Bacolod the city, as I have found, is not unlike most provincial cities. I found it strikingly similar with Puerto Princesa where city proper is mainly just the whole length of Rizal Avenue, with the exception that it has two almost parallel roads: Lacson and Hilado Streets and the city divided into Uptown and Downtown areas. To me, everything seemed very near to anywhere because all our taxi rides to any of point of interest did not cost more than P50 inclusive of the flag-down rate of P30.
We arrived from Manila very early on a Sunday morning so my first impression of the city was of any other city on an early Sunday morning, that is, few people and few vehicles on the streets.
I found myself quite taken a back when the next day, arriving from Punta Bulata at about four in the afternoon, we found the city teeming with people and bustling with street activity.
We booked ourselves at Pension Bacolod, listed under Lonely Planetâ€™s Budget Sleeping options and were totally amazed when we found ourselves in a room with two beds (one was a little larger than the other) and its own bath at P270 for the night. Yes, P270. Cheaper than the cheapest motels know in Manila hehehe. Well, we did not have air conditioning and we lacked some notable amenities, but by God, two seventy! For two people! For one night! You cannot find any accommodation cheaper than that, other than the street as my husband said. We didnâ€™t mind because we had a 6AM flight the next morning and the entire evening was spent exploring the city. We knew we wouldnâ€™t be spending that much time inside the room any way.
Pension Bacolod, located at 11th street, right smack in the middle of Lacson and Hilado Streets, was very accessible and had a nice faÃ§ade that made you think the interior was something other than it actually was. Or perhaps the more expensive rooms had better hallways, bathrooms, doors etc. etc. I did not get to find out. The only thing I found out was the hallway mirrors made anyone appear longer and thinner than in actuality and that the in-house restaurant operated on a 6AM-2PM and 6PM-10PM basis.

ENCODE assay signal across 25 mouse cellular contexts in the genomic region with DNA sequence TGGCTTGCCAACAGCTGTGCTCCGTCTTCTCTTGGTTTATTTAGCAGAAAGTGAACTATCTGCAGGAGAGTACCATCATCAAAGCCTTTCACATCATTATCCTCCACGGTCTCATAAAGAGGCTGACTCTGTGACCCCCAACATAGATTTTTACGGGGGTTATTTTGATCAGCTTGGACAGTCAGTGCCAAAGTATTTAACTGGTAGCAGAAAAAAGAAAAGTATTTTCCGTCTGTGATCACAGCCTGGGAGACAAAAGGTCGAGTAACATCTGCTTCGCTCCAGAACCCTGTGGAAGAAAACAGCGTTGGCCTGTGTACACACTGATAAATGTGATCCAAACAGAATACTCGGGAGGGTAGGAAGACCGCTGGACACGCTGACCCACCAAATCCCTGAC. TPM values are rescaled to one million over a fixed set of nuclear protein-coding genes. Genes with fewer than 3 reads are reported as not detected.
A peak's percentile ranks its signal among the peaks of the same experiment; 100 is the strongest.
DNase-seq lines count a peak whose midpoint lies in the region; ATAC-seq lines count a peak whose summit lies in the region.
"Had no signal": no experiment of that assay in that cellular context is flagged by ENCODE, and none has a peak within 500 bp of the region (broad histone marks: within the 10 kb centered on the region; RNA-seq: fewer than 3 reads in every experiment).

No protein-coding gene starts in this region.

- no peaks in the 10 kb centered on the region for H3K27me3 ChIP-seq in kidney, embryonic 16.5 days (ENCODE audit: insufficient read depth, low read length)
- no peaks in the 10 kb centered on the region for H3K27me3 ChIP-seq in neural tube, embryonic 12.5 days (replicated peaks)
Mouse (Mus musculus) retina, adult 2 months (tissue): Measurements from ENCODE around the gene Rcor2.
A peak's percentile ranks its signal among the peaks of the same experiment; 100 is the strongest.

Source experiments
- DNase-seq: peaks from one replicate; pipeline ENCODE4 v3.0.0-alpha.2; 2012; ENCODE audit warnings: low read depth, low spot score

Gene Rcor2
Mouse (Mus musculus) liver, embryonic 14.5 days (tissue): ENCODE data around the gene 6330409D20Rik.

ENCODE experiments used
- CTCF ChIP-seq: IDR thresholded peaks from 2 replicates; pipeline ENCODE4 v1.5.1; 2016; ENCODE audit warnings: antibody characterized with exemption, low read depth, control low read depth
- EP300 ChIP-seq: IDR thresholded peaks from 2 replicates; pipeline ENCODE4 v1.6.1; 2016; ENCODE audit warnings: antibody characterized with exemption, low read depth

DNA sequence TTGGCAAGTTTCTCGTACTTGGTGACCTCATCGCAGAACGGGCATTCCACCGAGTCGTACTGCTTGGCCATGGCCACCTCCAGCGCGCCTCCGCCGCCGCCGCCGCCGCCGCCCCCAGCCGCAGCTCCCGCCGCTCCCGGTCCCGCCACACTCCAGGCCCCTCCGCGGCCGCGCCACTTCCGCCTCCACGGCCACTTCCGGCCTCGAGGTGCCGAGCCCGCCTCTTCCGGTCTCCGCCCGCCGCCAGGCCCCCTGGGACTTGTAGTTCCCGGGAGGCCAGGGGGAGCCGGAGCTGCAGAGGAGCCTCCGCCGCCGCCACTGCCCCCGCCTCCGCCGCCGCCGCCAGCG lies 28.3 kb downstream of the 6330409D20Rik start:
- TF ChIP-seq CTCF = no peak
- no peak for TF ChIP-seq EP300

After taking a well-deserved and refreshing shower after a long dusty bus journey that left our bodies sticky and grimy with sweat and dirt, we embarked on this exploration tour. As on any other journey that involved venturing on unexplored terrain, our first attempts were met with frustration and subsequent bickering as to which turns to take and who made the mistakes. Rising tempers found us at Boâ€™s Coffee for a quick caffeine fix.
I am so into asking for directions so I asked a local shopkeeper how to get to the nearest internet shop as I needed to upload a short story for my creative writing class. That had us walking four blocks uptown and taking a pedicab to the La Salle area which we were consistently told abounded with these internet shops; thus followed our long arduous journey that took us uptown, downtown, uptown, downtown and so on and so forth until our heels ached.
In a period of four hours, we completed the upload, had dinner at Bobâ€™s Restaurant, checked out the cakes at Calea, bought pastries (most notably oatmeal cookies which were highly recommended by my friend Marra who is from Cebu) at Bobâ€™s Deli, which was a different branch at the corner of 21st and 22nd streets and had a few drinks at this snazzy place where Ryanâ€™s kind of music was played and Ryanâ€™s kind of people hung out at but that whichâ€™s name we do not know only that it had a â€œHenna tattooâ€ sign on the counter, the walls were decorated by cool stick figures and a huge, colorful sun and that the lighting was nothing less than romantic (which is another way of saying they were dreamy in the high kind of way).
At past nine, we were on our way back to Pension Bacolod. Ryan retired to his bed and I retired to my writing. My battery had a life of about 3 hours which could not be extended, as the sole fan in the room had possession of the only electric outlet. I was left to tossing and turning in bed until I got tired of pretending to be asleep.
At about four in the morning, my cell phone beeped. After two exchanges, the battery went dead. Although I had resolved the issue of a dead laptop by coming down to the desk and having them charge it for me, I opted to let the cell phone be. Before the alarm rang at five in the morning, I was doing stretches and packing in the darkness.
Having seen left and right, up and down the street empty cafes and restos the previous night; I was surprised to discover that three or more establishments operated at a 24 hour basis. I had my coffee and hunger fixes at the airport while Ryan bought his pasalubong.
As usual, the Cebu Pacific plane left on time and outdid itself by arriving 15 minutes ahead of schedule compared to the previous flight when we only arrived 5 minutes early.
Written September 25, 2007
Originally posted here.